AYF Protesting Armenian Government’s Plan to Install a Flat Tax

Flat Tax: A Broken Solution for a Broken System

Scenes from Wednesday’s sit-in outside the National Assembly (Photo: @ahazangir)

The National Assembly of Armenia (NA) met Wednesday to discuss the proposed changes to the country’s tax system. Members of the Armenian Youth Federation (AYF) in Armenia have gathered in front of the NA, braving the sun and heat for hours now to oppose these changes which they feel will be ineffective in reforming the livelihood of Armenian society. They have organized a sit-in protest to make their voices heard in a discussion they have been left out of.

“At the moment, our sit-in protest is still underway,” said Arshak Mesropyan, a member of the “Alarm” initiative’s coordinating group. “Today the supporters of our initiative will spend the night in front of the National Assembly (NA) building. This sit-in will serve as our contribution to the ongoing discussion in the National Assembly. We are ready to sit as long as it takes our deputies to realize the inequality a vote in favor of this tax code will create. The rich are bound to get richer and the poor poorer. The initiative will continue until this tax code is rejected. We demand a comprehensive reform of the tax system that will first serve the most vulnerable of the society and not widen the growing abyss between economic classes.”

The country’s ruling My Step Alliance has put forth a proposal that would change Armenia’s taxation laws from a progressive one to flat taxation. Previously, if you earned more, you paid more. With these new tax laws, all personal income will be taxed at the same rate. Proponents of the changes argue the flat tax is more fair and more in line with the goals of the post-revolution state. The current regime is hailing these changes as revolutionary, as they will stimulate the economy, lead to GDP growth and create a simpler, more equitable system for the future. Opponents of such changes argue the flat tax is a temporary solution to a wider societal issue that in reality will only benefit the society’s most affluent members.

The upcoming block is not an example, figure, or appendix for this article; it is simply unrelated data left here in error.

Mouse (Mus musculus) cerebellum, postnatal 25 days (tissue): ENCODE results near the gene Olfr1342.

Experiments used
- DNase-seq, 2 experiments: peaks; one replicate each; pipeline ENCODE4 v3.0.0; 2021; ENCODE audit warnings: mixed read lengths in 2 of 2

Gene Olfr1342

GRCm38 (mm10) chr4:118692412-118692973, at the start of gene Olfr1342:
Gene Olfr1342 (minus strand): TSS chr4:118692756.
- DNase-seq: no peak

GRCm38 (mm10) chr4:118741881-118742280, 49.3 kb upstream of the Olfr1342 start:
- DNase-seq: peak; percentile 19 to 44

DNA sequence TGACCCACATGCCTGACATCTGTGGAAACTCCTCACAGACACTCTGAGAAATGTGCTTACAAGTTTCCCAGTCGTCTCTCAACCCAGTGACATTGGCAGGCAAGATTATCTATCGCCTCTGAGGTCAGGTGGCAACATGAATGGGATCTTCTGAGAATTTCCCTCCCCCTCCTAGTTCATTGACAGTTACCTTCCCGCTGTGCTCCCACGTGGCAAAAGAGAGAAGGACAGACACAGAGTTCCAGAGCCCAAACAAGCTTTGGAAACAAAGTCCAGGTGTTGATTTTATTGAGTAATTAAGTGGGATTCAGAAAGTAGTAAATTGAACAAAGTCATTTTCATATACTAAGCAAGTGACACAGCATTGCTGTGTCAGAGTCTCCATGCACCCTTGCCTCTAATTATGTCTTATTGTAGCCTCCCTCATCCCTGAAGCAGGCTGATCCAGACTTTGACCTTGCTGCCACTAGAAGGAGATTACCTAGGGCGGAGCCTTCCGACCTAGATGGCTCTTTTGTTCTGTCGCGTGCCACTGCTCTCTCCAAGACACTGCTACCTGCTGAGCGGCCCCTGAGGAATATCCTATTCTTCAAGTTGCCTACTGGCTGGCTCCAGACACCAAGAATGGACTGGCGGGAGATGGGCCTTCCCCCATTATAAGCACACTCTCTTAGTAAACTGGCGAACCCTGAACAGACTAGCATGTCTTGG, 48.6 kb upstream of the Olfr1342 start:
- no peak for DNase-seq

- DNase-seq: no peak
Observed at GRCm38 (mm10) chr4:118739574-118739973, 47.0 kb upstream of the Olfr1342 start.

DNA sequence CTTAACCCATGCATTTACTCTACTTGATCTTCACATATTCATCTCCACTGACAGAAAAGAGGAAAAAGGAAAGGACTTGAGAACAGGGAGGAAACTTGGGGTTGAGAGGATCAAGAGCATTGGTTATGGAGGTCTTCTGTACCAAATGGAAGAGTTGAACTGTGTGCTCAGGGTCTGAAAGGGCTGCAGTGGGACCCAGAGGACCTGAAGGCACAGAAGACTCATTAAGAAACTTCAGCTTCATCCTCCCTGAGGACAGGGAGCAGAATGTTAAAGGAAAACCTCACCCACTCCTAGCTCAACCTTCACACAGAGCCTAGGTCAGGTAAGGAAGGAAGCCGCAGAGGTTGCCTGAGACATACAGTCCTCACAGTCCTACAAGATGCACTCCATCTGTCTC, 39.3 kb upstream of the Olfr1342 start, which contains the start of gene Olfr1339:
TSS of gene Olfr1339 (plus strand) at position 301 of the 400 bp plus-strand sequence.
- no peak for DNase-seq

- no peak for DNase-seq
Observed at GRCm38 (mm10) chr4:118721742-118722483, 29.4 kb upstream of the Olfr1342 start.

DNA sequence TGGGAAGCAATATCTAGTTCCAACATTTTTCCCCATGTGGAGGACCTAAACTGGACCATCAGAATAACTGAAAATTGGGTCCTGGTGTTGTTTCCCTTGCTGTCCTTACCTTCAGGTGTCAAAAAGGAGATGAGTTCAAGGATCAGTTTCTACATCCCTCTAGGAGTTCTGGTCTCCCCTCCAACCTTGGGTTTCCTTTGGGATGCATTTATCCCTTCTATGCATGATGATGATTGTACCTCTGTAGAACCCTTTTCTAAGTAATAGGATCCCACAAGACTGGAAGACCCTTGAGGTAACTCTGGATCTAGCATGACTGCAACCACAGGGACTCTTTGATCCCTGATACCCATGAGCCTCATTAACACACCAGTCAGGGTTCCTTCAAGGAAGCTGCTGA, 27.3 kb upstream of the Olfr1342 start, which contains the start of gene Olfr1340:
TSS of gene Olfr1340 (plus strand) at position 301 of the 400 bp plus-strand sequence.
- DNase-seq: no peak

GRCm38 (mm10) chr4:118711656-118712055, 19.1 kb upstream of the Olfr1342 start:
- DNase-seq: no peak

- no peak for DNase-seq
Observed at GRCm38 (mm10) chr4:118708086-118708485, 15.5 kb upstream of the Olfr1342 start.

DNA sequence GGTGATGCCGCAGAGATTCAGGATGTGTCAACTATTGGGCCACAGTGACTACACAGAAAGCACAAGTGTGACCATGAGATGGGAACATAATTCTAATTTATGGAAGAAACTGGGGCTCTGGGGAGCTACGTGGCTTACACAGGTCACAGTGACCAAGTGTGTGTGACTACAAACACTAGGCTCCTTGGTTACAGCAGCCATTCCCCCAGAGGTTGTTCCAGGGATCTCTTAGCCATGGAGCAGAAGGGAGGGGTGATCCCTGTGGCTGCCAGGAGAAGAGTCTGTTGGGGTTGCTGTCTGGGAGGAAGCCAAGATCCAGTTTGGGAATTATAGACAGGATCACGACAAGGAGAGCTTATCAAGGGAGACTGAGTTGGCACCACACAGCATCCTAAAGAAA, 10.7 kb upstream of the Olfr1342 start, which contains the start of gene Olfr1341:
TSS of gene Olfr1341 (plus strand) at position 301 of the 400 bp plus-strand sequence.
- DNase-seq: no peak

The flat tax is a phenomenon that has gained popularity in recent decades among many post-Soviet and struggling economies around the world. There are a variety of countries that have adopted the flat tax system and have seen considerable economic growth; however, the benefactor of that growth remains the same: the top tax tier. Russia, being one of the early adopters of such a system, has seen some success in the arena. Their economy having recovered the pitfalls of the wider global economic crises of recent years, is now seeing a growth in GDP and a significant increase in tax revenue. Although ostensibly this seems promising for countries looking to reform their tax systems and are considering the flat tax, it’s worth taking a deeper look at how such a system would affect the average citizen.

Armenia is a small economy. The majority of the workforce, more than 65 percent, receive a monthly salary of 150,000 AMD (approximately $315 a month or less). Currently, the highest tier tax bracket pays 13 percent more than the lowest. The proposed changes would give a considerable tax break to the top tax tier as the proposed new tax percentage will adopt the lowest current tax for all citizens at 23 percent. This means the lowest tax tier will receive no benefit from the new law. This proves problematic when considering the overall outlook of the new government toward the average worker. By prioritizing tax deductions for the wealthiest in the society, the ruling regime believes these benefits will somehow boost economic growth and spending among citizens as those with the most money will now have more of it to reinvest in the economy.

This trickle-down approach may prove crippling for small countries with a large lower-class workforce like Armenia. The money saved by the wealthiest in society rarely gets directly invested in the local economy, and often ends up elsewhere. Although there is research to support a correlation between GDP growth and flat taxes, that growth often only benefits those who are already established, with almost no guarantees that they will use the tax money they saved to create new jobs or stimulus programs as the new regime argues. A flat tax may help to stabilize a struggling economy, but it’s important to look at who that economy will serve.